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  • Washington Highlights

    AAMC Submits Comments on No Surprises Act Request for Information

    Mary Mullaney, Director, Hospital Payment Policies
    Gayle Lee, Director, Physician Payment & Quality
    For Media Inquiries

    The AAMC Nov. 7 submitted comments in response to the request for information (RFI) on the implementation of the good faith estimate and advanced explanation of benefits (EOB) requirements under the No Surprises Act (P.L. 116-260). The RFI was issued by the departments of Health and Human Services, Treasury, and Labor and the Office of Personnel Management.

    The letter noted that AAMC members support safeguards to protect patients from surprise medical bills. However, there is concern that some patients, including those with insurance coverage, may delay needed care based on their cost-sharing liability. The letter asked that patients’ access to medically necessary care not be negatively impacted when implementing the requirements for issuing an advanced EOB.

    The No Surprises Act requires health plans to deliver an advanced EOB to patients before care is provided. Insurers create the advanced EOB by using a good faith estimate of expected charges from providers. Currently, however, there is no standardized framework in place for the exchange of this information. The letter asked that the advanced EOB requirements be delayed until a standardized framework is in place.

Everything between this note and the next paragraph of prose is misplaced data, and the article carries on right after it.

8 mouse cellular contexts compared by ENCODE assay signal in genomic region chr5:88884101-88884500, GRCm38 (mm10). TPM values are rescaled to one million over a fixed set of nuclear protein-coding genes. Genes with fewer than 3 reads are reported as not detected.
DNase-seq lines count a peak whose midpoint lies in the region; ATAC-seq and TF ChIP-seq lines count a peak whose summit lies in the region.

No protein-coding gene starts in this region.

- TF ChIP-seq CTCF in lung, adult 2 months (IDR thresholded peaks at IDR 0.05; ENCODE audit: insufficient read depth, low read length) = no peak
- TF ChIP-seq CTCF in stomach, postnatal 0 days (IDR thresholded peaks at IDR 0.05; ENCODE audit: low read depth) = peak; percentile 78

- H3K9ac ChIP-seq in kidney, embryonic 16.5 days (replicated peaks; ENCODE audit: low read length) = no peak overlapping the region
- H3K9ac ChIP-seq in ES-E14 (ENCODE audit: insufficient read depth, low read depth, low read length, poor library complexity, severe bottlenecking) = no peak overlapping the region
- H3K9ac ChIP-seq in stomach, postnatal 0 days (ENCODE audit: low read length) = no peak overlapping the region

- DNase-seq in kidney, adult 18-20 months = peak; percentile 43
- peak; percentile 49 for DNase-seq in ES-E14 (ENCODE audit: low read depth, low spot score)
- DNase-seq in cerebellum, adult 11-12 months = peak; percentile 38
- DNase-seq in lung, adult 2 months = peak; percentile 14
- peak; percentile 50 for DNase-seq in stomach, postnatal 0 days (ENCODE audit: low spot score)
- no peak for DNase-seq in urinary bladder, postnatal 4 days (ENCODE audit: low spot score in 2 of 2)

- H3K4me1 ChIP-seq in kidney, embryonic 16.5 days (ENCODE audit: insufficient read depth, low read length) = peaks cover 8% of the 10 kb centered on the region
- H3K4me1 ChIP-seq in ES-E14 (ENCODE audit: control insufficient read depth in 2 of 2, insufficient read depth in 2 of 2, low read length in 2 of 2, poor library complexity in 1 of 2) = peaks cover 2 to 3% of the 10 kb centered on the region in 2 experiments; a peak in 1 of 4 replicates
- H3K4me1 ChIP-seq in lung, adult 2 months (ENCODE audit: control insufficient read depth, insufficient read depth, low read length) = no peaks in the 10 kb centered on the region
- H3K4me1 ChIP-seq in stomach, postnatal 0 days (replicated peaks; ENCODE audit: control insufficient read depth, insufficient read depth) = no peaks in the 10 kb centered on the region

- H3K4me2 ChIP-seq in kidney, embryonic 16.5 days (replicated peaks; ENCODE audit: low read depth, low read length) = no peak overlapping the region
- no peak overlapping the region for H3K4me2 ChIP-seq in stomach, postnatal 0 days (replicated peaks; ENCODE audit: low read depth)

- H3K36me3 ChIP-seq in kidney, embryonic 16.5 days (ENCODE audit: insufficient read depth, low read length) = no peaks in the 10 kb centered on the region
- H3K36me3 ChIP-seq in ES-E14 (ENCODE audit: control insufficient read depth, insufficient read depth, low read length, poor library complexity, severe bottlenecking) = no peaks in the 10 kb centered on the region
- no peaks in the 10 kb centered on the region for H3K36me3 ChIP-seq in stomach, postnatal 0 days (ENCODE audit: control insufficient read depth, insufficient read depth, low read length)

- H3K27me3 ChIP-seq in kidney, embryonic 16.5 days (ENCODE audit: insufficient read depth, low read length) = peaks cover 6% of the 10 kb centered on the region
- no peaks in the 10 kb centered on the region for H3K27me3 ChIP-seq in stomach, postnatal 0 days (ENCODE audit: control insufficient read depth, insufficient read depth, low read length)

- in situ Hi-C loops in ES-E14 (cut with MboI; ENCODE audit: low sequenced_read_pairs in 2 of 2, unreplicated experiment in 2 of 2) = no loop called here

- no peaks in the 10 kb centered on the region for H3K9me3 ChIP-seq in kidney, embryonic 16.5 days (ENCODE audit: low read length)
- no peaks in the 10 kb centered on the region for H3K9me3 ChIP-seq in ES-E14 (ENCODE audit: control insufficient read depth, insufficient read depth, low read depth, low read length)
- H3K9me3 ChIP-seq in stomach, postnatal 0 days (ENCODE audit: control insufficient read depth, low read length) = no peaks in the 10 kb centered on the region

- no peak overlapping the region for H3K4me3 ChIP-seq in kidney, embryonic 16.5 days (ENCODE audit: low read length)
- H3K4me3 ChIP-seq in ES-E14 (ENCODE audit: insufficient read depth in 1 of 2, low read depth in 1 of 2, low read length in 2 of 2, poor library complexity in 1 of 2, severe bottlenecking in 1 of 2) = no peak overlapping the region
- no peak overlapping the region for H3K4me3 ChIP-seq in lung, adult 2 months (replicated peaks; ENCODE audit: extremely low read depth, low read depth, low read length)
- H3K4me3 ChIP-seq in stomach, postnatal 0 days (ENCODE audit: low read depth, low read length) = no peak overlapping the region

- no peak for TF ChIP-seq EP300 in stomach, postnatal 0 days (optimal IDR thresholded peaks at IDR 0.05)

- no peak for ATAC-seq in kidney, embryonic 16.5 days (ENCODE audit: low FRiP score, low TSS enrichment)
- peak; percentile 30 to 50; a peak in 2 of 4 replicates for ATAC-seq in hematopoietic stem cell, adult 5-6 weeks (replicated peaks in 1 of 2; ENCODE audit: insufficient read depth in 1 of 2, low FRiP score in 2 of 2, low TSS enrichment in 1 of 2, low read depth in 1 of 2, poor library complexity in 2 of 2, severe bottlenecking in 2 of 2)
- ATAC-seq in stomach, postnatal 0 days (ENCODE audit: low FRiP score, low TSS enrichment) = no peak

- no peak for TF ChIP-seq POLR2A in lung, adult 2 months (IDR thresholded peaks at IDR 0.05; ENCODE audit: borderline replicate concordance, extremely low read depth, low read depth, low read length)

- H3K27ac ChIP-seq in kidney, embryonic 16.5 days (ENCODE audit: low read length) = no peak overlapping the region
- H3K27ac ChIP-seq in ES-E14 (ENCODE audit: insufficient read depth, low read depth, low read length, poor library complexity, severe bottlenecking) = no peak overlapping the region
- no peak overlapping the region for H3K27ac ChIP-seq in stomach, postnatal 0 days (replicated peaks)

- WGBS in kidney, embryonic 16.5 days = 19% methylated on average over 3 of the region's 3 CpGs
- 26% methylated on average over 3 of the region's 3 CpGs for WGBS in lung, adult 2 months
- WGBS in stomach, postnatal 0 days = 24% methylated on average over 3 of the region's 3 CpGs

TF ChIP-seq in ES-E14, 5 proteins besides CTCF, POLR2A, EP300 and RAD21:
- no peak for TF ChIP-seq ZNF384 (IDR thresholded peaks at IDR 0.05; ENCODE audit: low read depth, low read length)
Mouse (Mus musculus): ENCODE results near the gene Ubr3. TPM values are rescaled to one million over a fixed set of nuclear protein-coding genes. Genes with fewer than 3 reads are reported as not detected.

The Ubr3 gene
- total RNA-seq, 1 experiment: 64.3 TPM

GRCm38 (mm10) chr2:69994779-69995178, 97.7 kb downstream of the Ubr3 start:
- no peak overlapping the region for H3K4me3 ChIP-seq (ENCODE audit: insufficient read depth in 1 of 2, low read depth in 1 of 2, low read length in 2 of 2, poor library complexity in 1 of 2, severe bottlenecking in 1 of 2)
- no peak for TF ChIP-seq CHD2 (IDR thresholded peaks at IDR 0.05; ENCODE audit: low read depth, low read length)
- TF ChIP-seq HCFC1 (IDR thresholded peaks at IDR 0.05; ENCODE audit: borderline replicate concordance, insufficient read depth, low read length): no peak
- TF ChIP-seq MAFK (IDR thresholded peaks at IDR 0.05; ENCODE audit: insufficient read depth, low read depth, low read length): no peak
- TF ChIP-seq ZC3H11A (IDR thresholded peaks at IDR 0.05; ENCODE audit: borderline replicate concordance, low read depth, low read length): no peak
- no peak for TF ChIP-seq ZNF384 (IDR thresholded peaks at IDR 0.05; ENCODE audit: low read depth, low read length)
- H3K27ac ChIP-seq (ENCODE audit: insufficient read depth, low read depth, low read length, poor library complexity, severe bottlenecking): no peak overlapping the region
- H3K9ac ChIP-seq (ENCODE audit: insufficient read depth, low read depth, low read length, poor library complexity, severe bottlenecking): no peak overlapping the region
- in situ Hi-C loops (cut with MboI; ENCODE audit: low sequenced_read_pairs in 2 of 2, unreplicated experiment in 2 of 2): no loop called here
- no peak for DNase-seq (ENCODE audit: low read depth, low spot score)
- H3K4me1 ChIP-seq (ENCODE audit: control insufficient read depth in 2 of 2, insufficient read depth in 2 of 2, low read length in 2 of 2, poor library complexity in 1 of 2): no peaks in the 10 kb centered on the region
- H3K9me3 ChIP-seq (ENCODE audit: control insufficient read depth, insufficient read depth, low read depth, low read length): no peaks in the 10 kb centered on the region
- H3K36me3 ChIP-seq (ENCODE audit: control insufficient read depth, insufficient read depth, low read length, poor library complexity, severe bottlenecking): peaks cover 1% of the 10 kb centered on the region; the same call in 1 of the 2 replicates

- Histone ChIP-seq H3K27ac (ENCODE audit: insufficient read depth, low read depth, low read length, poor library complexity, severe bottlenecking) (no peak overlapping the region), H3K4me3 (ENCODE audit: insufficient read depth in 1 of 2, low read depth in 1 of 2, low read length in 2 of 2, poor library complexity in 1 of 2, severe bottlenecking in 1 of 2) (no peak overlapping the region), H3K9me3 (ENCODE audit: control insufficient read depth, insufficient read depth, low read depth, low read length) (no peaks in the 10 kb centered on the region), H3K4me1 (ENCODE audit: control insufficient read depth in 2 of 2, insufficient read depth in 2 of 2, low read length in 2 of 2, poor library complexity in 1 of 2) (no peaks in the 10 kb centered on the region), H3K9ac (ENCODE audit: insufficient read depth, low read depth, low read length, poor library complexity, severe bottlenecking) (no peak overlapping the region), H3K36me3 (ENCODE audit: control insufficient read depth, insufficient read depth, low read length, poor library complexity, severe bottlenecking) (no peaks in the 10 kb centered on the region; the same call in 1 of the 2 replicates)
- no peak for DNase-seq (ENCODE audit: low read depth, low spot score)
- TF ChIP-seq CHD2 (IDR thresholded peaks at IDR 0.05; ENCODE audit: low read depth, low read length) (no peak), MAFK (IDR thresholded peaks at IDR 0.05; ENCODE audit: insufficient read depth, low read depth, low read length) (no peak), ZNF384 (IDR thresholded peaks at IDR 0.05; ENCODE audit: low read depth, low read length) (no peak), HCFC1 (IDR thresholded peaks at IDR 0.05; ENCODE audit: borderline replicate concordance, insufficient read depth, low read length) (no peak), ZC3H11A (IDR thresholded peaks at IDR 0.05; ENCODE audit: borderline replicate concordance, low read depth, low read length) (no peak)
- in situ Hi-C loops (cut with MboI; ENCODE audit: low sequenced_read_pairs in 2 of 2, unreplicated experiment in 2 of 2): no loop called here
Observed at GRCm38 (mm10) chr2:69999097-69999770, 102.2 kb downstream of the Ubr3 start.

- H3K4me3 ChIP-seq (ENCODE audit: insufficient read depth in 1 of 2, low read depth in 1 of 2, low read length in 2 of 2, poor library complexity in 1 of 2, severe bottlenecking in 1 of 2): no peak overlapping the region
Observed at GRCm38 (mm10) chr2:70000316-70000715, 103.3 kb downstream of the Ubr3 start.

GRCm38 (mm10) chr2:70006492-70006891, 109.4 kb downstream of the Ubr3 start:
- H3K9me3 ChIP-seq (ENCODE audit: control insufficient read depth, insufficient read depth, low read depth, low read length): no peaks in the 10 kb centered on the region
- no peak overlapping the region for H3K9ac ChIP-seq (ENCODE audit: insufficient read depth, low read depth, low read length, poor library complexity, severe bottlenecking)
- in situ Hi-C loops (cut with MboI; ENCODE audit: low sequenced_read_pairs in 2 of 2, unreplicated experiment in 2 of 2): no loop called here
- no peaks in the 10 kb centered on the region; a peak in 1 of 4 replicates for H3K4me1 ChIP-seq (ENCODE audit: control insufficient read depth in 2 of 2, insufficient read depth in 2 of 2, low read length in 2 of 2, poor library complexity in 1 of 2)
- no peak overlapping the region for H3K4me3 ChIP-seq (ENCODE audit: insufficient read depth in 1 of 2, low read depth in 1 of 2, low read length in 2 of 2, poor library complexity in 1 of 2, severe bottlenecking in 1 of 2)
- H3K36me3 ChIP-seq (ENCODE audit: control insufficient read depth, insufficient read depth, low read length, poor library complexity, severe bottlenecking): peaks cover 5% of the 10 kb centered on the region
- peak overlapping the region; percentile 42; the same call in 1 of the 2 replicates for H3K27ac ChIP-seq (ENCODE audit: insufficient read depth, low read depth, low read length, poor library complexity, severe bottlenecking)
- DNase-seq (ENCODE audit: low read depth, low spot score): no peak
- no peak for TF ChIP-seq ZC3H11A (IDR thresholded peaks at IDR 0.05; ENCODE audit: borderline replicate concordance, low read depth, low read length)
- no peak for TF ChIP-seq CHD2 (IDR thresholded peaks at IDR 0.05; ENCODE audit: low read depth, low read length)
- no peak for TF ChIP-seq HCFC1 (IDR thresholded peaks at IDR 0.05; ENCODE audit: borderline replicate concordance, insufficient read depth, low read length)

The association also called on the departments not to implement the requirement for a convening provider to gather information on expected charges from all co-providers and incorporate this information into one good faith estimate that is sent to the insurer. The volume of this information could be overwhelming and burdensome for the convening provider. There is also concern that requiring co-providers to supply proprietary information on rates to the convening provider could violate confidentiality agreements between providers and insurers. Instead, the letter stated, each billing provider should be allowed to submit their own good faith estimate to the health plan only for items and services that will be billed to the patient’s health plans. “The responsibility for combining the [good faith estimates] into one Advanced EOB should rest with the insurers,” the letter stated.